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This question already has an answer here:

Say I have the following expression:

0.355329 + 0.355329 Cos[0.445723 u + (0. + 0.445723 I) v]

How can I simplify it so that the expression is simplified to

0.355329 + 0.355329 Cos[0.445723 u + 0.445723 I v]

Thanks for your help in advance!

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marked as duplicate by Oleksandr R., user9660, Yves Klett, MarcoB, rhermans Jan 11 '16 at 14:57

This question has been asked before and already has an answer. If those answers do not fully address your question, please ask a new question.

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    $\begingroup$ Usually you can do it with Chop; but look at Possible Issuesin the documention $\endgroup$ – user36273 Dec 21 '15 at 15:16
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    $\begingroup$ expr // Rationalize[#, 0] & will get rid of the 0 but must be kept as rationals. $\endgroup$ – Bob Hanlon Dec 21 '15 at 16:31
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Unprotect@Complex;
Format[Complex[0., y_]] := HoldForm[y I]
Protect@Complex;

res = 0.355329 + 0.355329 Cos[0.445723 u + (0. + 0.445723 I) v]

enter image description here

If you want to use res for other than display purposes use ReleaseHold

Plot[Re@ReleaseHold@res /. v :> 2, {u, -1, 1}]

enter image description here

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Chop won't work here. I'll try to explain why.

0.445723 I is of type Complex. Internally, both of its real and imaginary parts are stored. This is reflected by it FullForm:

Mathematica graphics

Thus internally it cannot be simplified any further. This is the simplest possible form.

Formatting the expression on screen is a different matter. By default Mathematica always shows both the imaginary and real part of a floating point complex number, even if the real part is 0.. I suspect this choice has to do with the fact that 0. is considered an inexact zero. It is comparable to how the symbolic expression 0. x is not automatically simplified to an exact 0. An inexact zero can be the result of roundoff errors in a numerical calculation and may be inaccurate (i.e. doing the same calculation with higher precision may in principle yield a very small but nonzero result). Thus Mathematica always displays inexact zeros.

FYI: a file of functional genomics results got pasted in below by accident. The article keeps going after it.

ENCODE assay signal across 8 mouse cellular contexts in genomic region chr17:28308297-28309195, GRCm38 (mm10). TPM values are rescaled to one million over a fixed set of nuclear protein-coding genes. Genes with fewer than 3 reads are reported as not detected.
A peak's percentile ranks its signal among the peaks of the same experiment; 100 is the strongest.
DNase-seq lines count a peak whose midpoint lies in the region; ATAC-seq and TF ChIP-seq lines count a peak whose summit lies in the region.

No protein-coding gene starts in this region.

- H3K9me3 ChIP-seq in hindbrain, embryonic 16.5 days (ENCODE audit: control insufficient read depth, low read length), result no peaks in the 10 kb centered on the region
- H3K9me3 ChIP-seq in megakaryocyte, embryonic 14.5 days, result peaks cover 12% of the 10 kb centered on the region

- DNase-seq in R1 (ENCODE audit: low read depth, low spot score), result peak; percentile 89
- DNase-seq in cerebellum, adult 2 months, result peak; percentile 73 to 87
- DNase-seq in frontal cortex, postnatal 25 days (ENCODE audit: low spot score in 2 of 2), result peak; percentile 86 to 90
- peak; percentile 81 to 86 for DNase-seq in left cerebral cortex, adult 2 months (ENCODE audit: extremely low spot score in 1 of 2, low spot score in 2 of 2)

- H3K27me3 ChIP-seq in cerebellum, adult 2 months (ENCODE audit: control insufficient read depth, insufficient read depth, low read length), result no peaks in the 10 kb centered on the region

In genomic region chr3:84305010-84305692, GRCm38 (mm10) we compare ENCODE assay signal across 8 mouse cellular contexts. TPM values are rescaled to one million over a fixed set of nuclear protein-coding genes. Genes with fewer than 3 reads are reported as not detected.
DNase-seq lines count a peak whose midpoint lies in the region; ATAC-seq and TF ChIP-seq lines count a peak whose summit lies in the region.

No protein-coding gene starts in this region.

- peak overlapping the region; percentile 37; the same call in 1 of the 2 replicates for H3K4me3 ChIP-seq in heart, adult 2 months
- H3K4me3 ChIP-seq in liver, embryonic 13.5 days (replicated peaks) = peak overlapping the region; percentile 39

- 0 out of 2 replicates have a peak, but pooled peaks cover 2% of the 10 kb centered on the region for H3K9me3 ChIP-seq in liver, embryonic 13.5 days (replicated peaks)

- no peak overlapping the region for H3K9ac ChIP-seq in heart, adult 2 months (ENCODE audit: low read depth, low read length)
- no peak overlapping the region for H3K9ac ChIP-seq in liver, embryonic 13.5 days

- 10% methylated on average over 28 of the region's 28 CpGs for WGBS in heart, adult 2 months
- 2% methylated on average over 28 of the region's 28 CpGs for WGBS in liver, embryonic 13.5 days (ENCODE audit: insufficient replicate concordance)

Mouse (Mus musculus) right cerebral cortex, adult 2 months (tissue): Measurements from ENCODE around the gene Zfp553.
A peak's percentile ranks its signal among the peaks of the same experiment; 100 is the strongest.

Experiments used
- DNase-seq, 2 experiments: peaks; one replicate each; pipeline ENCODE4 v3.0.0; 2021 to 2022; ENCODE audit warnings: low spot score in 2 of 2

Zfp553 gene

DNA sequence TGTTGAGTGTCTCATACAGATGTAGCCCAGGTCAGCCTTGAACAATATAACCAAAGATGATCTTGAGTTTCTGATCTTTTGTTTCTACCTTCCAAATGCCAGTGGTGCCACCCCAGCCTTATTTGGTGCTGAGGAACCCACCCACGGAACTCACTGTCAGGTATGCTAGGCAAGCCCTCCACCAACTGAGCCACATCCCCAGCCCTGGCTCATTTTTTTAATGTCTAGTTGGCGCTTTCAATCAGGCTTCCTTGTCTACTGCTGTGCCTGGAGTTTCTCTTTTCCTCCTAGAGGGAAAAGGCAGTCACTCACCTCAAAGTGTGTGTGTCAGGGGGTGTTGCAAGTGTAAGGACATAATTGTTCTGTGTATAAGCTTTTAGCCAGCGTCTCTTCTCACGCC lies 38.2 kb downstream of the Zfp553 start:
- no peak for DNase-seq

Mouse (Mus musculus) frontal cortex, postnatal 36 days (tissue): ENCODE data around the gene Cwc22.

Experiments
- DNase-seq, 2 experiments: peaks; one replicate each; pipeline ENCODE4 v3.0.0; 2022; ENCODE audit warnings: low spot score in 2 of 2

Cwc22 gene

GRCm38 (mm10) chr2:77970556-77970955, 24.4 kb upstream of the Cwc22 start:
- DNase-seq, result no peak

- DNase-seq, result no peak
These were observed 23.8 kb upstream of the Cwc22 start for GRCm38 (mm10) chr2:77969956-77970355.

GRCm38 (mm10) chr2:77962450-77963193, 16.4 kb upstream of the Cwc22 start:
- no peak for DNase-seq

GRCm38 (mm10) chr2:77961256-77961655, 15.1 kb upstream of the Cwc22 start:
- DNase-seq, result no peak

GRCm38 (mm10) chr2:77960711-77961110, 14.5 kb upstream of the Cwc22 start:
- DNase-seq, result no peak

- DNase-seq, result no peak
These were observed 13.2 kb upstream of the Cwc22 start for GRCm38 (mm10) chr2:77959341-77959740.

This situation differs from something like 1.2 + 0. I. Chop does work here: it will convert this expression of type Complex to one of type Real. This is not possible for 0. + 1.2 I because Mathematica has no separate type to represent a purely imaginary number with an exact zero real part and an inexact imaginary part.

To sum up: the two expressions you ask about are in fact exactly the same thing internally. When you input them, both forms will be represented as the same internal data structure. When Mathematica prints it out, it chooses to use the first printed form.

You could ask about how to cause it to print the very same expression without the 0. (and not about how to simplify its internal structure: that cannot be done). I'll leave this to other answers, like the one by @george2079.

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  • $\begingroup$ The OP is asking how to get it to print in the simplified form; the internal representation is irrelevant. $\endgroup$ – Lightness Races in Orbit Dec 21 '15 at 18:22
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    $\begingroup$ @LightnessRacesinOrbit That's not clear at all to me form his question. He said, "How can I simplify it so that the expression is simplified to ...". $\endgroup$ – Szabolcs Dec 21 '15 at 18:48
  • $\begingroup$ Well it's pretty clear to me!! $\endgroup$ – Lightness Races in Orbit Dec 21 '15 at 19:18
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    $\begingroup$ @LightnessRacesinOrbit In customary Mathematica terminology, expression = internal representation. We say that Complex[1,2] and 1 + 2I are the same expression, even if they look different. Of course the OP may not be aware of this. He may also not be aware that the two things he wrote are the very same expression. Instead of second guessing what he meant and how much he knows about Mathematica, I tried to be helpful and explain a point that (at the time of my post) was missing form other answers. I don't really understand the point of your comment. $\endgroup$ – Szabolcs Dec 21 '15 at 19:32
  • $\begingroup$ OP never replied to my comment, but judging by the accepted answer, the intent seems to have been formatting after all. $\endgroup$ – Oleksandr R. Jan 9 '16 at 4:03
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inexact purely imaginary complex numbers are always displayed with the zero real part. Even if you do

 1. I

you get:

>  0. + 1. I 

For display purposes you can do something like this:

0.355329 + 0.355329 Cos[0.445723 u + (0. + 0.445723 I) v] /. 
       Complex[0., im_] :> im i  (* or im "I" *)

0.355329 + 0.355329 Cos[0.445723 u + 0.445723 i v]

You can use Chop to deal with the numerical zero issue:

Chop[0.355329 + 0.355329 Cos[0.445723 u + (5.`*^-16 + 0.445723 I) v]] /. 
       Complex[0., im_] :> im i

0.355329 + 0.355329 Cos[0.445723 u + 0.445723 i v]

or like this if you don't want to Chop the whole thing:

0.355329 + 0.355329 Cos[0.445723 u + (5.`*^-16 + 0.445723 I) v] /. 
     Complex[x_ /; Chop[x] == 0, im_] -> i im
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    $\begingroup$ It will probably not work in reality because the near-zero will not MatchQ to 0.. Rather one should check that this value is below some threshold. $\endgroup$ – Oleksandr R. Dec 21 '15 at 15:41
  • $\begingroup$ good point. ... $\endgroup$ – george2079 Dec 21 '15 at 15:47

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